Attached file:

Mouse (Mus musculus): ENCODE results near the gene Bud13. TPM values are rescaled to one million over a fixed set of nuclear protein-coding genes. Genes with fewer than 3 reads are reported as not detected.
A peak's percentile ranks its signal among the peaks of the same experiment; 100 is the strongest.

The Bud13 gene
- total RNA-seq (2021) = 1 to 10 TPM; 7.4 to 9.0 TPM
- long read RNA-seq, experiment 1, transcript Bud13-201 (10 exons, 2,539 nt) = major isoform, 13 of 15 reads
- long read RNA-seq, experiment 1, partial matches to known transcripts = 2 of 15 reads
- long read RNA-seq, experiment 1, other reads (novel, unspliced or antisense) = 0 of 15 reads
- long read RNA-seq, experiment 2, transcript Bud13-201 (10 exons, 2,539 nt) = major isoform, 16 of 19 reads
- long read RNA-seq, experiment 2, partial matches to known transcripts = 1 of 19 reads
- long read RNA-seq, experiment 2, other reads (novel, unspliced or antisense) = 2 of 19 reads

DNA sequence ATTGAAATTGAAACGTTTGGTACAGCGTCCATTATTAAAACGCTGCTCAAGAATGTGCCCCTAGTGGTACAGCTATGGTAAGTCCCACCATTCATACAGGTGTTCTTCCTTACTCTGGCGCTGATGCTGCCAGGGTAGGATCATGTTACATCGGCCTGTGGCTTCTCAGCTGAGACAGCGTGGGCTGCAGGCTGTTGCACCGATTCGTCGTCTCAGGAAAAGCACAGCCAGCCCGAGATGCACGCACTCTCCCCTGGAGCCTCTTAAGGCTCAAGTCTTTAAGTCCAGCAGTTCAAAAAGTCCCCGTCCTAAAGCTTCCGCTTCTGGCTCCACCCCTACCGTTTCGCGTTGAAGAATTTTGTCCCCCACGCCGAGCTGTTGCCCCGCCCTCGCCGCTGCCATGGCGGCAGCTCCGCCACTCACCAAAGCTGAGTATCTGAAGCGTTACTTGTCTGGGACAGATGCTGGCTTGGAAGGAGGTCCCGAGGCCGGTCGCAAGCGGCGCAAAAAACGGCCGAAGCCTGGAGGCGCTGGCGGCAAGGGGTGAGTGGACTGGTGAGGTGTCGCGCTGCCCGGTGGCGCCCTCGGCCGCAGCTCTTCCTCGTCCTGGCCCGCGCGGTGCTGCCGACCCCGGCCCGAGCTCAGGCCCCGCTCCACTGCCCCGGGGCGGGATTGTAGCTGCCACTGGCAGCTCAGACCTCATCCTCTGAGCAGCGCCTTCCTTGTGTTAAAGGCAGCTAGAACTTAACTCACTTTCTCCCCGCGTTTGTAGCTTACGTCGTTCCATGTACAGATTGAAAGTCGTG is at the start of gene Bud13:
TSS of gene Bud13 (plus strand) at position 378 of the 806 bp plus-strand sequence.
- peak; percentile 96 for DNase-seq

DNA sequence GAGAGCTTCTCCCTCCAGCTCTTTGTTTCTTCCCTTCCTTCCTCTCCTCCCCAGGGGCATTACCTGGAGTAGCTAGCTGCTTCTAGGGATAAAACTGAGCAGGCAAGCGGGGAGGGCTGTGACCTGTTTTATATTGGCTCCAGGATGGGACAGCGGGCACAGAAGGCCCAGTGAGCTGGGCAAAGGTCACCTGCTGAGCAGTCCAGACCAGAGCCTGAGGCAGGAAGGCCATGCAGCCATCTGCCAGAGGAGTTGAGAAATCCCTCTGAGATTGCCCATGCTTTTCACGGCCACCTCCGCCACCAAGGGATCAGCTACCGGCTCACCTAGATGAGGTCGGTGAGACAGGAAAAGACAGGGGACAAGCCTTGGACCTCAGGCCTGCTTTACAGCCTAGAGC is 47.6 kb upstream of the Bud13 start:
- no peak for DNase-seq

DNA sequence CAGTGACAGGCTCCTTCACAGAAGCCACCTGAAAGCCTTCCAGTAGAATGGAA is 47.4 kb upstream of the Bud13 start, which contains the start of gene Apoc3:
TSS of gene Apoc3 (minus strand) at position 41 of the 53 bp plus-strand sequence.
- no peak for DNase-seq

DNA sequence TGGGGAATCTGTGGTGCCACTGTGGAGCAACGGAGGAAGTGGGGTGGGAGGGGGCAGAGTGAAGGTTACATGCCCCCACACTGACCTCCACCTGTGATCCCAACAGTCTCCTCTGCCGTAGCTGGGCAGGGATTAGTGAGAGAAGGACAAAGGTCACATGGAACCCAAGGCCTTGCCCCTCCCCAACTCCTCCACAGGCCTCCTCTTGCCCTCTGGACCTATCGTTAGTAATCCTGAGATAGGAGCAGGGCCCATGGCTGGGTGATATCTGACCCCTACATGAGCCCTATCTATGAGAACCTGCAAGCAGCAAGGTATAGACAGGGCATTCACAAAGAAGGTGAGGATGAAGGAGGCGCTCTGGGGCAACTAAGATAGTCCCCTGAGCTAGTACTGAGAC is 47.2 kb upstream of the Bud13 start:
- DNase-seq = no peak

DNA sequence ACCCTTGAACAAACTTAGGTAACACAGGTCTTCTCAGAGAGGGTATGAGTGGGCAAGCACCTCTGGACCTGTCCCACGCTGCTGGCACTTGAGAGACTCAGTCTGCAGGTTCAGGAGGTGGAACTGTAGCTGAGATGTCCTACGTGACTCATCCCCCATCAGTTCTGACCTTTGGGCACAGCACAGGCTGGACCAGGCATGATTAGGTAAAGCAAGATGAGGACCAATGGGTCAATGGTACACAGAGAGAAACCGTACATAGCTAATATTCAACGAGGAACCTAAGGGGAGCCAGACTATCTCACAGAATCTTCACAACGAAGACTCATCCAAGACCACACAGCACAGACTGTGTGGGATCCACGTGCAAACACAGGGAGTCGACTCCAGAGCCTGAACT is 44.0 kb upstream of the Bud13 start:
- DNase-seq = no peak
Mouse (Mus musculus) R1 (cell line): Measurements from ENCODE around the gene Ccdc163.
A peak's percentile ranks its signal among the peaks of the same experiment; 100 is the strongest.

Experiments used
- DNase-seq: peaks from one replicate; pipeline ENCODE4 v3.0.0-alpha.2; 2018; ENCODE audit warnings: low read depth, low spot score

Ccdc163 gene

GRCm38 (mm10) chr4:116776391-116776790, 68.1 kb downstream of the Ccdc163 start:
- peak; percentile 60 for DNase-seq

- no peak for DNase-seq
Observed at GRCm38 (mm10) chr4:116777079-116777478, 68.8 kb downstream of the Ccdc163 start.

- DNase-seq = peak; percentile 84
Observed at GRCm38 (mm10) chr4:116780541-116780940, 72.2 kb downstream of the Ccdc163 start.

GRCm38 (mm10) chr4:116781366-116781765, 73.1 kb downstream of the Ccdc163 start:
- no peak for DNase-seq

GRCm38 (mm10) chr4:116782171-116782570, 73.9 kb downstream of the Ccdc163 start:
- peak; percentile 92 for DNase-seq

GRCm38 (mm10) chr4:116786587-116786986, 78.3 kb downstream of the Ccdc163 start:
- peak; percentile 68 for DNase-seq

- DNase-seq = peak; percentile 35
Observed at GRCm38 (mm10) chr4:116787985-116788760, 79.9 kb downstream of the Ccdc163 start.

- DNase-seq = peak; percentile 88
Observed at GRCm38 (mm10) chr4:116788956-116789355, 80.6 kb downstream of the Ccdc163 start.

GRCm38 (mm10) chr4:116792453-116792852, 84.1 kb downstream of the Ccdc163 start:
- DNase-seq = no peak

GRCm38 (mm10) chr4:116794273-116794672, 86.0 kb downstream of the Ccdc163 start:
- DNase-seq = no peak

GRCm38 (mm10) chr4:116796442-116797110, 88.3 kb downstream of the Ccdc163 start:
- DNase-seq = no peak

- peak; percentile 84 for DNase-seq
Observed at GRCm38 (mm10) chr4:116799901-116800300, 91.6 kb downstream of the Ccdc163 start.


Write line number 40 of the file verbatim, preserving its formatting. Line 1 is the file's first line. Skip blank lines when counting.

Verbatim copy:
- DNase-seq = peak; percentile 35